In the old days, the answer to the question, “how long should I stay at my company?” was basically “forever.” Today it is a much different question and answer. And with the economy still shaky, it is important to really think this through.
Because today with so many people out of work your career history will get a lot more scrutiny. And if your resume suggests “instability” or “poor judgment”, you become more of a risk to hiring managers — especially when compared to someone with longer stints at fewer jobs.
Of course that’s not the case with everyone, but “job hopping” is still a resume killer for many recruiters and hiring managers. There will always be a crowd that will never forgive your career spontaneity.
Interestingly though, in the next few years, this question of “how long should I stay” will become highly relevant for the working population. At some point the focus will shift from the unemployed to the under-employed and the “unhappily-employed.”
You see, as soon as it is safe to get in the water, there is a crowd of working people who would like to change jobs. To get the money and title they feel they deserve. And to work in a company that better supports and fulfills their career strategy.
And as jobs open up, get ready for the beach to get crowded as a slew of passive job seekers start dipping their toes.
Here are six questions to help you answer this question…
Are you doing something you enjoy?
Sorry if this sounds like a self-help question, but it matters. And what you do eight to ten hours a day should especially matter. If there is absolutely no link between the real you and your day job, then it is probably not a place to spend your next five to ten years. If you are enjoying the job, perhaps best to let others fight it out for now.
How do you learn?
In my first 22 working years, I was with five companies. That’s an average of 4.4 years at each one. But look closer at my first job and it was split into four. Two years each at four different divisions. I grew up in my career with change as my best friend. It led me to great new experiences and taught me to live with a constant and sharp learning curve. I never spent more than two years in any one position. If you like change, look for companies that will move you around. Or leave when you can to find one that will.
How do you like the industry
I think this is an important measure. Are you naturally inclined to participate in the community of your industry? Are you going to trade shows looking to make new friends or looking instead to hide in the closest Starbucks until the show is over? While not company specific, your ability to engage your customers or consumers relies upon your having a base appreciation for their problem. Since companies are largely there to provide solutions to problems.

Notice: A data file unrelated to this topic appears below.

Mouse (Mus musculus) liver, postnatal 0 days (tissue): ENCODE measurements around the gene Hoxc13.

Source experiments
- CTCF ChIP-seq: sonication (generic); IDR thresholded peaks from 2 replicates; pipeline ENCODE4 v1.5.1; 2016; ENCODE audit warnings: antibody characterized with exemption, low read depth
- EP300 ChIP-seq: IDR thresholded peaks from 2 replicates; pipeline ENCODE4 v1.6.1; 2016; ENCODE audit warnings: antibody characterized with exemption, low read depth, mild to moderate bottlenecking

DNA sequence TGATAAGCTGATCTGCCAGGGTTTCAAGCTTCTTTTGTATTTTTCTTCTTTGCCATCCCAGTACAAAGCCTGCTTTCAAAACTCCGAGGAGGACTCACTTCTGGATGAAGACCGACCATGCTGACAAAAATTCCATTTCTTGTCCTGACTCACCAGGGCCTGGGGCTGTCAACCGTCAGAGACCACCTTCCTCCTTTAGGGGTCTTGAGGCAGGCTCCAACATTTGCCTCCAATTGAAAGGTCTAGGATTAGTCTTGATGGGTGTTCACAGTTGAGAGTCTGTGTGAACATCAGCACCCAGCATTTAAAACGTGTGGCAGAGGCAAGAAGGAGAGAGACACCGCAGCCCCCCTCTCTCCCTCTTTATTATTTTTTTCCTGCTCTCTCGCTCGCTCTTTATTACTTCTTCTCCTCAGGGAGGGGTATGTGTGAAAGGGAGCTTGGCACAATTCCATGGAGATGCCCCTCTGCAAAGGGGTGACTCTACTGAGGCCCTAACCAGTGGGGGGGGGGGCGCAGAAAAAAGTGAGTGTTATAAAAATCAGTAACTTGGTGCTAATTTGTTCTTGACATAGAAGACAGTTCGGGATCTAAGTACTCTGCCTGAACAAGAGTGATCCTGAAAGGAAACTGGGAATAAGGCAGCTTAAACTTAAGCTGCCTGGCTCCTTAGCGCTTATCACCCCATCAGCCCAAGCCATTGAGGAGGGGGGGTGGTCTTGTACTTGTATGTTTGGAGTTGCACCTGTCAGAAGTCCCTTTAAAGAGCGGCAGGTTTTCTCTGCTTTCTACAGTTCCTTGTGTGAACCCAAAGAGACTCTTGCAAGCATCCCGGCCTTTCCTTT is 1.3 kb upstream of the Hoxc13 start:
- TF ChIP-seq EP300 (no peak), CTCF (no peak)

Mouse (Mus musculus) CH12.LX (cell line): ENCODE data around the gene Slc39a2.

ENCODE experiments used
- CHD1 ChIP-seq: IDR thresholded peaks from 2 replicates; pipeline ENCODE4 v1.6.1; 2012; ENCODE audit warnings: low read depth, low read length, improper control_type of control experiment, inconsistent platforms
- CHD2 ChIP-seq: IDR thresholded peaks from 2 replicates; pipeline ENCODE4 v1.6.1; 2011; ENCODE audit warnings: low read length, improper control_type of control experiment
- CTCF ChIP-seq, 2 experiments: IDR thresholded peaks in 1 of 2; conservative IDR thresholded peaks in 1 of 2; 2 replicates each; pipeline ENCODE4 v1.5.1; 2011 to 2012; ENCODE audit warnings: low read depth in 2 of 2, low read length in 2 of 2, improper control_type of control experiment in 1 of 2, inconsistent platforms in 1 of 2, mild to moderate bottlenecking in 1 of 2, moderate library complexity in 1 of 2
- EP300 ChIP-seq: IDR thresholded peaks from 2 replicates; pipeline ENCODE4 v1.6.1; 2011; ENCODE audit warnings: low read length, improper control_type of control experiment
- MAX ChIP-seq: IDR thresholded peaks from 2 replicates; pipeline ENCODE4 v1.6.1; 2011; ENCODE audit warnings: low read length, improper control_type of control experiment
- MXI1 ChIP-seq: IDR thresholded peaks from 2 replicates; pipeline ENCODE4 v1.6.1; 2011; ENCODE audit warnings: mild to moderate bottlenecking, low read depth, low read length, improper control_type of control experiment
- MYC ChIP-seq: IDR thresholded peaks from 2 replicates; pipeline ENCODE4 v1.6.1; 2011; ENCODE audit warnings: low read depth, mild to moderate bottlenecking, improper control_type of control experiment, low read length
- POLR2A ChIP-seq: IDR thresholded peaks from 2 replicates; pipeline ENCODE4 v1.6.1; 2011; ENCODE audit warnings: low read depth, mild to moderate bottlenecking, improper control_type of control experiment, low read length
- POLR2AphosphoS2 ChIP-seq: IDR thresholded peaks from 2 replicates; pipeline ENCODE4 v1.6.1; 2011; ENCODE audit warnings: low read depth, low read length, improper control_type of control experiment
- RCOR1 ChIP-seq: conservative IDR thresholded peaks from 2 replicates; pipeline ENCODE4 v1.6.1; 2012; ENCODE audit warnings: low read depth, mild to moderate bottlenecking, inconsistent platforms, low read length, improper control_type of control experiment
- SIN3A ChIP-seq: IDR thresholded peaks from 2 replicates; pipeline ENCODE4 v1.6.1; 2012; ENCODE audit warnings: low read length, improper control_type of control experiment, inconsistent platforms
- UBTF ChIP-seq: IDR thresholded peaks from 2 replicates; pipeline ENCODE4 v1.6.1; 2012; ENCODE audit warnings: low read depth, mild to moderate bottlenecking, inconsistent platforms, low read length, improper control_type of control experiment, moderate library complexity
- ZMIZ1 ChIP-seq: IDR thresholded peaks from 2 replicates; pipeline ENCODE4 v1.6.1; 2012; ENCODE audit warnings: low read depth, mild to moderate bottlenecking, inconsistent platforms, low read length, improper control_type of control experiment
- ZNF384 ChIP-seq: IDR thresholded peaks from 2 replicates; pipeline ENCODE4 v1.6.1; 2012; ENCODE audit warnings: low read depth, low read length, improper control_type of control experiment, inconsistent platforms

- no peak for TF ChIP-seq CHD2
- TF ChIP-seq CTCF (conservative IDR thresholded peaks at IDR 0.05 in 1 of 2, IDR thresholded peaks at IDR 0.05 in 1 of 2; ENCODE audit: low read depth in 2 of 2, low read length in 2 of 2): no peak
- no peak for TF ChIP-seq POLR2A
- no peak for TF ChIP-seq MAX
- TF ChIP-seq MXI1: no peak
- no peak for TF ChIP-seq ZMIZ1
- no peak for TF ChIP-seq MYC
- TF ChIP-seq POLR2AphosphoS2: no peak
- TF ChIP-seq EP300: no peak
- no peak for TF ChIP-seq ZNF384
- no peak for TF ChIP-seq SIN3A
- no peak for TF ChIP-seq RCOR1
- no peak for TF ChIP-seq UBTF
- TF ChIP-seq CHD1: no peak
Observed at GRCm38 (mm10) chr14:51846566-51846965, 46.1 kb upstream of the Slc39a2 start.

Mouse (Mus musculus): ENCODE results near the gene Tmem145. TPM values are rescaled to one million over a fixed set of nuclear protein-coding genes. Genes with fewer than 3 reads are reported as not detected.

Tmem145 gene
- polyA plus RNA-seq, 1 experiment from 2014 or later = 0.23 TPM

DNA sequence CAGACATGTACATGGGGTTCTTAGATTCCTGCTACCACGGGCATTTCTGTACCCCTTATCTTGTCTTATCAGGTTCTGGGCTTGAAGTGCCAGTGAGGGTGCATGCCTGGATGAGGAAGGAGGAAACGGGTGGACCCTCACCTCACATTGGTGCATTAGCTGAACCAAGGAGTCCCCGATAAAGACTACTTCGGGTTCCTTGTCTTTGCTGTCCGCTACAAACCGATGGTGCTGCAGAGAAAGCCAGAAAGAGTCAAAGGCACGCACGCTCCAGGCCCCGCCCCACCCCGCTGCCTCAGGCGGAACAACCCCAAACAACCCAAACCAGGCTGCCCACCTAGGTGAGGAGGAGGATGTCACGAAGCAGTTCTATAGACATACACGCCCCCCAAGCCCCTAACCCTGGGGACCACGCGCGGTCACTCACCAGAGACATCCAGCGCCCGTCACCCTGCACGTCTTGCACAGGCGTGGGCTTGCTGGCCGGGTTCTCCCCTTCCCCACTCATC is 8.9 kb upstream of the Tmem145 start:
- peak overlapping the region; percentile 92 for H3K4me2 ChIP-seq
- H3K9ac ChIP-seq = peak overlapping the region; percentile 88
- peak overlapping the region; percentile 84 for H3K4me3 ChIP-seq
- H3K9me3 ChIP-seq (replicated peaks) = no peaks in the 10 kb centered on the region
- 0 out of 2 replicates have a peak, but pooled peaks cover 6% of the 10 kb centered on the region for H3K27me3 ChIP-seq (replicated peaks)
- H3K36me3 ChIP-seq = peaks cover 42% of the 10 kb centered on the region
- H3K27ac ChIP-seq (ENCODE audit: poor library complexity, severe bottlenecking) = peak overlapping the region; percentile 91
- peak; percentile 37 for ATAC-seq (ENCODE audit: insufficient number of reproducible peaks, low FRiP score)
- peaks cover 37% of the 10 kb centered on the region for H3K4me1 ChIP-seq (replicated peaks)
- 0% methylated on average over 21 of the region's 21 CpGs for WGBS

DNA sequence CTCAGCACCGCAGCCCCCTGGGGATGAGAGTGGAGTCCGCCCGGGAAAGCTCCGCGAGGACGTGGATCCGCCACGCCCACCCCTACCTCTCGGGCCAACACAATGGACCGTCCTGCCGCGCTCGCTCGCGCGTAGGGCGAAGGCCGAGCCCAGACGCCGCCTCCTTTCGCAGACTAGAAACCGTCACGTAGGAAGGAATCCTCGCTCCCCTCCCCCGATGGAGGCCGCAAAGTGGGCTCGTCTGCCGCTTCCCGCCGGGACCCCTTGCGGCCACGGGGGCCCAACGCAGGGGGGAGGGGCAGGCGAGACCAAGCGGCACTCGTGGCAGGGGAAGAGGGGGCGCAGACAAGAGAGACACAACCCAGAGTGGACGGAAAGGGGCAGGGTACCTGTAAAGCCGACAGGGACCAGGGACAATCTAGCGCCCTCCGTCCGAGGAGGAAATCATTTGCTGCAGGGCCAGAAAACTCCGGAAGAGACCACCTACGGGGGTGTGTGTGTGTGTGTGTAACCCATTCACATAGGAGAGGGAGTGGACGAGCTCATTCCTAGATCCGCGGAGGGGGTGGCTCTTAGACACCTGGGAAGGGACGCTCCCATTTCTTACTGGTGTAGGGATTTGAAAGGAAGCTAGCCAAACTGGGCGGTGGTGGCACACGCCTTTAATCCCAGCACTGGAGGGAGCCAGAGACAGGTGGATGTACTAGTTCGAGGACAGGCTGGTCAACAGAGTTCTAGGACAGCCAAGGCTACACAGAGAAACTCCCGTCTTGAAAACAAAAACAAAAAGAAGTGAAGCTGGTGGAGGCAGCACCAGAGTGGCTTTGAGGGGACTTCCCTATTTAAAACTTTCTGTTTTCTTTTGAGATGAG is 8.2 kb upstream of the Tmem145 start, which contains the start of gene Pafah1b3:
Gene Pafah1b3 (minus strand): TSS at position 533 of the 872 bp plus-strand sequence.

How many friends do you have at your current company?
Not everybody needs friends. If you are a person that completely separates work life from home life, then this one may be of less value. But for those who do value them, friendships can contribute to happiness on the job. And if you are feeling good about the people you work with, you should consider sticking around. (EDITOR’S NOTE: Jobacle believes friends are NOT a reason to stay at a job).
What’s happened with your fellow co-workers? Up, in or out?
Are people within your department or division getting opportunities to grow and build new skills? Sometimes companies and their executives embrace the employee population. And sometimes they just use them up. You can learn a lot about your potential growth opportunity by paying attention to the path of those who were hired before you.
What are your long-term career goals?
Some companies are really good with training and personnel development. Others can be a vast wasteland. What is your company offering you as a way to build a career? Is there a clear path ahead if you want it? And if you are new in your career, your answer regarding career goals might be: I don’t know. And that’s OK. But if you do have clear goals for the future, share them during review time with your manager and get a sense for their reaction.
Of course there is no universal answer to “how long.” It depends on how you answer the questions above. And what tolerance you have for change.
So if you know yourself. And know what you want. Then look for the types of companies that can deliver both.
Until then, I’m going to suggest a range of 3-6 years at a single company. You won’t look like an obvious job hopper and you’ll have a short enough window to make an impact without things getting stale.
How about you? How many years would you suggest and what factors should be considered?